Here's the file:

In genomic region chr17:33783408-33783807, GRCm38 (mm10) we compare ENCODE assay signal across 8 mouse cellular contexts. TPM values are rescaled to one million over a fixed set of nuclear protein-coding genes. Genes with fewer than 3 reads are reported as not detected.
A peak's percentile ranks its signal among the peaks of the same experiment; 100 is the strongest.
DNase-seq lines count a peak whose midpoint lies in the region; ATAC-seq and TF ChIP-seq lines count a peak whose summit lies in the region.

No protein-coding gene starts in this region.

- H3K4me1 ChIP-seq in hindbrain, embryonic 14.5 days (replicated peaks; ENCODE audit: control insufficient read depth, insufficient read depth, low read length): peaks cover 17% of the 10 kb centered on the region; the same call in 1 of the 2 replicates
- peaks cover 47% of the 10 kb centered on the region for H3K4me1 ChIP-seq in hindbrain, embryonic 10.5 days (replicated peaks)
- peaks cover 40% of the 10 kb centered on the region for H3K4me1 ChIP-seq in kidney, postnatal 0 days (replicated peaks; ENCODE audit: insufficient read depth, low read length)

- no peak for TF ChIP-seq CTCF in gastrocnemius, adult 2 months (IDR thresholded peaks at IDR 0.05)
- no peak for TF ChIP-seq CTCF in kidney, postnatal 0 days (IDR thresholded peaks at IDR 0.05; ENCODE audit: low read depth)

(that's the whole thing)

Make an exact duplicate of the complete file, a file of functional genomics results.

In genomic region chr17:33783408-33783807, GRCm38 (mm10) we compare ENCODE assay signal across 8 mouse cellular contexts. TPM values are rescaled to one million over a fixed set of nuclear protein-coding genes. Genes with fewer than 3 reads are reported as not detected.
A peak's percentile ranks its signal among the peaks of the same experiment; 100 is the strongest.
DNase-seq lines count a peak whose midpoint lies in the region; ATAC-seq and TF ChIP-seq lines count a peak whose summit lies in the region.

No protein-coding gene starts in this region.

- H3K4me1 ChIP-seq in hindbrain, embryonic 14.5 days (replicated peaks; ENCODE audit: control insufficient read depth, insufficient read depth, low read length): peaks cover 17% of the 10 kb centered on the region; the same call in 1 of the 2 replicates
- peaks cover 47% of the 10 kb centered on the region for H3K4me1 ChIP-seq in hindbrain, embryonic 10.5 days (replicated peaks)
- peaks cover 40% of the 10 kb centered on the region for H3K4me1 ChIP-seq in kidney, postnatal 0 days (replicated peaks; ENCODE audit: insufficient read depth, low read length)

- no peak for TF ChIP-seq CTCF in gastrocnemius, adult 2 months (IDR thresholded peaks at IDR 0.05)
- no peak for TF ChIP-seq CTCF in kidney, postnatal 0 days (IDR thresholded peaks at IDR 0.05; ENCODE audit: low read depth)